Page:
My office has been using Exchange 2000 running on Windows 2000 Server. It was installed sometime in 2002, long before I got there. Since then, Microsoft has come out with 2003 versions of both of these products.
Upper management gave us the go-ahead a few weeks ago to pay the Microsoft tax to get it all upgraded. This includes a license for Windows 2003 Server, a license for Exchange 2003 Server, and Exchange 2003 client access licenses. The cost of all the software and client access licenses dwarfs the cost of server hardware. It does include 3 years of Software Assurance, which means that we will be able to upgrade to Exchange 12 (currenty in Beta) for free. We’ll wait until Service Pack 1 has been out for a few months before we upgrade, just to be sure it’s rock solid.
The migration method I chose was to build a temporary server with the new software environment and migrate everything, then rebuild the current server and migrate back to it. The last time I was comfortable with doing an in-place upgrade of a critical Microsoft product was in the days of MS-DOS. I never do upgrades with Windows, and Exchange is a whole lot more complicated than Windows.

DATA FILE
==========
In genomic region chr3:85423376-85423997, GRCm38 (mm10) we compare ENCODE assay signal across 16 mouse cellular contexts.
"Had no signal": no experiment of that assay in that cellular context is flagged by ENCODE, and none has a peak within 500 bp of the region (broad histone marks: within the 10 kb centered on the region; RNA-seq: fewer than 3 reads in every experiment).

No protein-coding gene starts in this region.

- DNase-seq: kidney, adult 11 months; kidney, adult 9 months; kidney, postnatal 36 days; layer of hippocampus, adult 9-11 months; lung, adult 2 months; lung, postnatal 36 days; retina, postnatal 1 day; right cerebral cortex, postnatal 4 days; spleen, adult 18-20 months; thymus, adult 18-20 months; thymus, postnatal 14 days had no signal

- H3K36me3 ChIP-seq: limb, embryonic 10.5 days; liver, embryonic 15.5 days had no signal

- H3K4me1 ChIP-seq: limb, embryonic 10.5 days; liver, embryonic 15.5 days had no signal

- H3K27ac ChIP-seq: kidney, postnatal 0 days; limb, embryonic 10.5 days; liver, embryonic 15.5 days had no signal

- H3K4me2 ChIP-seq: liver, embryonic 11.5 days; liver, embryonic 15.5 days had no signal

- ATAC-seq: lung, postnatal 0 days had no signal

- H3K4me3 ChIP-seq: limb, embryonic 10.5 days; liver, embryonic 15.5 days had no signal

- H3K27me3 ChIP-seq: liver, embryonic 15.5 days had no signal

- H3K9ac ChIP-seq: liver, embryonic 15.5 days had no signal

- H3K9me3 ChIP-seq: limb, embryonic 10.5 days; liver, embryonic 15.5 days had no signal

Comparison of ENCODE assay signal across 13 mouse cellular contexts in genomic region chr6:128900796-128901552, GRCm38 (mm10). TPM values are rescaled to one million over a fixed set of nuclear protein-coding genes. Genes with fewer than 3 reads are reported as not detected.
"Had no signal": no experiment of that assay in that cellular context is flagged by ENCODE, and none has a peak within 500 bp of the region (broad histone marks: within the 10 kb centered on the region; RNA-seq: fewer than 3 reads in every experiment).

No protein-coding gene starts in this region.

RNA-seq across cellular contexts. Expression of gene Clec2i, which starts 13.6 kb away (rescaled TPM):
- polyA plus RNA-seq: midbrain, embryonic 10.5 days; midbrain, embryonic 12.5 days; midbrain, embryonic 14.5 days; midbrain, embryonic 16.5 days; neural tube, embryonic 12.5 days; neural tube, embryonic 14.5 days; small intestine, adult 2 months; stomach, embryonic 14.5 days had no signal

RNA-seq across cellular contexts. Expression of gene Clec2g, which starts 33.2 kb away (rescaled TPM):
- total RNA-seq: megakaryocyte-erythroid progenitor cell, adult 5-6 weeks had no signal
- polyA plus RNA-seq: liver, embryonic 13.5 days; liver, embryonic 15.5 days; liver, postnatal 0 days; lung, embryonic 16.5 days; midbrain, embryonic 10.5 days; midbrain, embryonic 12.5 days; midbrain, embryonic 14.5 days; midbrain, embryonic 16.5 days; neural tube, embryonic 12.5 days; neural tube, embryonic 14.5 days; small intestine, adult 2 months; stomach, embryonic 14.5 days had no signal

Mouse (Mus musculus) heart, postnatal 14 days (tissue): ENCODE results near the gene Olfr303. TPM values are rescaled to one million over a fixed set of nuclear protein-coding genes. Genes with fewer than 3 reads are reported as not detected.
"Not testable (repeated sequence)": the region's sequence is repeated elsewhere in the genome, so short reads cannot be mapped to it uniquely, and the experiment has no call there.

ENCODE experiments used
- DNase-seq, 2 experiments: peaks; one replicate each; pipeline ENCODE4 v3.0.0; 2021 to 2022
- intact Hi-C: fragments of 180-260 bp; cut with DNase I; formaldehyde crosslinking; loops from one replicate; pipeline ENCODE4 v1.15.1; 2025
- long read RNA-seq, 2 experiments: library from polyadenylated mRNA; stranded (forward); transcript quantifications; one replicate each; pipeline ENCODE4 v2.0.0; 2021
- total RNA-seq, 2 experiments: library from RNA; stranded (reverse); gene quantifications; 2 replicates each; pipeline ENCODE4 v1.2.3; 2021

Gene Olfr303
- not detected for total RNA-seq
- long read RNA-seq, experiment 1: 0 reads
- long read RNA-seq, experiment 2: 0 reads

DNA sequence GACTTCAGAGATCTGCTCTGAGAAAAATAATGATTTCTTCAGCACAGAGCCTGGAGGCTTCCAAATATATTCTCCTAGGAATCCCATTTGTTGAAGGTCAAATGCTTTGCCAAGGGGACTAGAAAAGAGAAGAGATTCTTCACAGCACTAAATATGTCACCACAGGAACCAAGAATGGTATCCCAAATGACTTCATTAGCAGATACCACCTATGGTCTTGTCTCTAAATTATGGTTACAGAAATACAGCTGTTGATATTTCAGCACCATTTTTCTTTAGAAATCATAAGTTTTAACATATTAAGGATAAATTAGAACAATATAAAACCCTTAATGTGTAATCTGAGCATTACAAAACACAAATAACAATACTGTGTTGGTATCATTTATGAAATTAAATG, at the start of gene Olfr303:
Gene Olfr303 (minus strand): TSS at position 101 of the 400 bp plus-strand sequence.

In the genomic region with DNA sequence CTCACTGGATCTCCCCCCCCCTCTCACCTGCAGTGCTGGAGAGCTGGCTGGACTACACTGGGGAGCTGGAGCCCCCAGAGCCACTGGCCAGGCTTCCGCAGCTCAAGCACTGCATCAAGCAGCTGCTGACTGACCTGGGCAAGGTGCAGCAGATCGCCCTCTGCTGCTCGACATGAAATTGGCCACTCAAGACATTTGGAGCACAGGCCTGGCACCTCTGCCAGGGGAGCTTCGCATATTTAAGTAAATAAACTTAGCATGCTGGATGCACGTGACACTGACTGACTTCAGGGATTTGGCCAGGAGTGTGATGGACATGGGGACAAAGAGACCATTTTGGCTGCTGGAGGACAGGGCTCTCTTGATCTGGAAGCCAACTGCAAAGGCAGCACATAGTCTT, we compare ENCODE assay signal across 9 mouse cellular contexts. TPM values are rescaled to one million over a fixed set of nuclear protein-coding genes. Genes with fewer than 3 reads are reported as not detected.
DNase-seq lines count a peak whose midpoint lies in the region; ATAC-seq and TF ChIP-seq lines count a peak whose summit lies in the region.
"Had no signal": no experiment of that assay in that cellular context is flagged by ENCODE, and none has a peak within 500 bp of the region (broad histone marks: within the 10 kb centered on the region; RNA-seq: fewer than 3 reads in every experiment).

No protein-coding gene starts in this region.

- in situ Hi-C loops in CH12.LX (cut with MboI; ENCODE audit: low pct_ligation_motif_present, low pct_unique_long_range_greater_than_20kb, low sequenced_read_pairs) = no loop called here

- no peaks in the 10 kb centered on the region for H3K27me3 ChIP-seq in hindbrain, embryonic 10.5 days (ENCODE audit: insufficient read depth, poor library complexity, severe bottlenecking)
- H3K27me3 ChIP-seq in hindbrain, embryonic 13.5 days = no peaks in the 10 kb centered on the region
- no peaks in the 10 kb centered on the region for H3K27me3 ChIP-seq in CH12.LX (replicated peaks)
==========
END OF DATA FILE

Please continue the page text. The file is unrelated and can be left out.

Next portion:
Our old Exchange 2000 license is for the Enterprise edition. Based on quotes received from our vendor, we had planned to upgrade to the Enterprise edition of Exchange 2003. After we ordered what we were quoted, I downloaded this version from the Volume Licensing website and got it loaded on the temporary server.
It turns out that they screwed up and gave us a quote for the Enterprise edition of Windows. We plan to run the Standard edition of the operating system, since we already knew that Enterprise costs three times as much, and we don’t need any of its features.
Exchange 2003 Enterprise costs almost twice as much as Windows Server 2003 Enterprise, and at least five times as much as Exchange 2003 Standard. Thankfully, Microsoft increased the maximum database size of the Standard edition from 16 GB to 75 GB with Service Pack 2, critical since we have 20GB of mail on the server.
At this point, we are halfway through the full move. Everything is running from the new server, and the old server is completely shut down. Next week, we uninstall Exchange 2000, wipe the server, and begin the rebuild with the 2003 Standard edition.
In closing, I would like to talk about my previous post. It probably mystified most of my audience. To clear things up: It is a screenshot taken from the temporary Exchange server during the massive migration of mail and public folders. I had to post it, since it boasted one point twenty one jigabytes (sic) of allocated memory.